Deep linking has become one of the hottest topics in mobile over the past year as dozens of startups have launched around using, improving and discovering deep links. All of the big platform companies also have projects to own “the deep linking standard” or the search index for mobile. So, what are deep links and where did they come from?

READ MORE: A Brief History Of Deep Linking | TechCrunch.

The Great Canadian Copyright Giveaway: Why Copyright Term Extension for Sound Recordings Could Cost Consumers Millions | Michael Geist #copyright


Despite no study, no public demands, and the potential cost to the public of millions of dollars, the government announced that it will extend the term of copyright for sound recordings and performances from 50 to 70 years…

…Canada will extend term without any public discussion or consultation, yet other studies have found that retroactive extension does not lead to increased creation and that the optimal term length should enable performers and record labels to recoup their investment, not extend into near-unlimited terms to the detriment of the public. For Canadian consumers, the extension could cost millions of dollars as works that were scheduled to come into the public domain will now remain locked down for decades.

READ MORE: The Great Canadian Copyright Giveaway: Why Copyright Term Extension for Sound Recordings Could Cost Consumers Millions | Michael Geist.

E-Book Legal Restrictions Are Screwing Over Blind People | WIRED


Snip

…For the nearly 8 million people in the US with some degree of vision impairment, the advent of ebooks and e-readers has been both a blessing and a burden. A blessing, because a digital library—everything from academic textbooks, to venerated classics, to romance novels—is never further away than your fingertips. A burden, because the explosion of ebooks has served as a reminder of how inaccessible technology really can be…

READ MORE: E-Book Legal Restrictions Are Screwing Over Blind People | WIRED

“Monkey Selfie” is Making Everyone Bananas! |Information Space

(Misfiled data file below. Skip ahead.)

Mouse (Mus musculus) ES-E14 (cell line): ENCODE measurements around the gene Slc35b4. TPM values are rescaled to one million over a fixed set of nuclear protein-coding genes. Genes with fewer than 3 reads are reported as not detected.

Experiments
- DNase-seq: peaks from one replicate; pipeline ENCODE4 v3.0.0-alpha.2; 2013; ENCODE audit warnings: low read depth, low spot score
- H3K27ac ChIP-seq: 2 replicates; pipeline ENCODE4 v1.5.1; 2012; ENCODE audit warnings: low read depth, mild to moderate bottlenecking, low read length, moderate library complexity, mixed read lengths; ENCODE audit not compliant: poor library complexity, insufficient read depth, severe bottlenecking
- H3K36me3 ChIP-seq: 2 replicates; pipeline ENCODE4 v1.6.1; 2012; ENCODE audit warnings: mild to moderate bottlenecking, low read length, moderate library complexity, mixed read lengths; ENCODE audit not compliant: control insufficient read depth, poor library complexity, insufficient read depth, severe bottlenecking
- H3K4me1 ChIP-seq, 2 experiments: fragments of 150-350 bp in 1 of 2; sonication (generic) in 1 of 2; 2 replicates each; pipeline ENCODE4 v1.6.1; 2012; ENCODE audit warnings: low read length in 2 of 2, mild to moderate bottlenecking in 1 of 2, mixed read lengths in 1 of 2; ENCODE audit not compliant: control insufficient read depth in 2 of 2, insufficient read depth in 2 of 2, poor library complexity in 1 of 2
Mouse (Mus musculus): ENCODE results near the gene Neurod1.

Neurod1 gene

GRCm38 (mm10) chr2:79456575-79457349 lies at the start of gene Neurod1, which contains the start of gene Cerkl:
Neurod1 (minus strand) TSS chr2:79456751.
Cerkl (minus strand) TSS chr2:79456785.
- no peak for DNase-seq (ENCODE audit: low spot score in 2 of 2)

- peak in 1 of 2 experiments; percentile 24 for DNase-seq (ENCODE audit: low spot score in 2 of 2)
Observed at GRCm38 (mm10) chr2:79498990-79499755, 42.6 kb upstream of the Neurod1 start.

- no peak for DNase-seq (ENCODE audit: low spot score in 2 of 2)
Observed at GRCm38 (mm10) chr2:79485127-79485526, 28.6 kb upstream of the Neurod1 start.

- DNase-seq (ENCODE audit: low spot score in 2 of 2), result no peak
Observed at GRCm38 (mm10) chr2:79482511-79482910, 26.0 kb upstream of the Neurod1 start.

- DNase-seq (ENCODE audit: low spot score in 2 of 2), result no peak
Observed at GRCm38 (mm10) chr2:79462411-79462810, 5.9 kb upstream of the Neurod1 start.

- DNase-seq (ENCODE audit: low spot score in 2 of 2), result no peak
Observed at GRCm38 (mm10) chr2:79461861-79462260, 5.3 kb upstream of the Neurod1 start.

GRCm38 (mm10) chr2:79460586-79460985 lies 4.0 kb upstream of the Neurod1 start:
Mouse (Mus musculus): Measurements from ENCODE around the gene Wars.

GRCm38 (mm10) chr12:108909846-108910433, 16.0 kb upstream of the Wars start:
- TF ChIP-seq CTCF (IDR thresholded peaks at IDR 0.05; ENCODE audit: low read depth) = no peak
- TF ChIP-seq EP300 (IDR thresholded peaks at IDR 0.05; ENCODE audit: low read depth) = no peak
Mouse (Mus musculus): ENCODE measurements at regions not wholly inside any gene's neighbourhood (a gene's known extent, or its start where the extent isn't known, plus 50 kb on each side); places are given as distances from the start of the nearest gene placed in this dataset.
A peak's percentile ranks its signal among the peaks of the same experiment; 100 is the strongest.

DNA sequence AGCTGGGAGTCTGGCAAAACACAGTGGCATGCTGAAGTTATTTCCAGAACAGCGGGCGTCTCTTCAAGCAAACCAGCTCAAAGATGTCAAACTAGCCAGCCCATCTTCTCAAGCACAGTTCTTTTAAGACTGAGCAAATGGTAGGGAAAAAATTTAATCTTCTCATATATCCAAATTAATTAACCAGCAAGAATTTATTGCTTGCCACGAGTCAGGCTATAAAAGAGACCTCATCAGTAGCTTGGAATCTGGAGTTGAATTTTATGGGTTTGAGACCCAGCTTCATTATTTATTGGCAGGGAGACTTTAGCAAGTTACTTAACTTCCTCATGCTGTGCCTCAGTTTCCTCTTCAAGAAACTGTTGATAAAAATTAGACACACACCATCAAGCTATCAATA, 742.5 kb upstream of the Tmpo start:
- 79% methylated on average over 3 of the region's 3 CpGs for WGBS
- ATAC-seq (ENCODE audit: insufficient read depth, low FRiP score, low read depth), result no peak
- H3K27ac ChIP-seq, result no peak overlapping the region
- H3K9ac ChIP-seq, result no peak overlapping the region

It’s Wildlife Photographer vs. Wikimedia in who has the rights to a photograph taken by an ape.

READ MORE: “Monkey Selfie” is Making Everyone Bananas! | Information Space

Duke’s Legacy: Video Game Source Disc Preservation at the Library of Congress | The Signal: Digital Preservation


Duke’s Legacy: Video Game Source Disc Preservation at the Library of Congress | The Signal: Digital Preservation

Several months ago, while performing an inventory of recently acquired video games, I happened upon a DVD-R labeled Duke Nukem: Critical Mass PSP. My first assumption was that the disc, like so many others we have received, was a DVD-R of gameplay. However, a line of text on the Copyright database record for the item intrigued me. It reads: Authorship: Entire video game; computer code; artwork; and music. I placed the disc into my computer’s DVD drive to discover that the DVD-R did not contain video, but instead a file directory, including every asset used to make up the game in a wide variety of proprietary formats. Upon further research, I discovered that the Playstation Portable version of Duke Nukem: Critical Mass was never actually released commercially and was in fact a very different beast than the Nintendo DS version of the game which did see release. I realized then that in my computer was the source disc used to author the UMD for an unreleased PlayStation Portable game. I could feel the lump in my throat. I felt as though I had solved the wizard’s riddle and unlocked the secret door.

READ MORE: Duke’s Legacy: Video Game Source Disc Preservation at the Library of Congress | The Signal: Digital Preservation.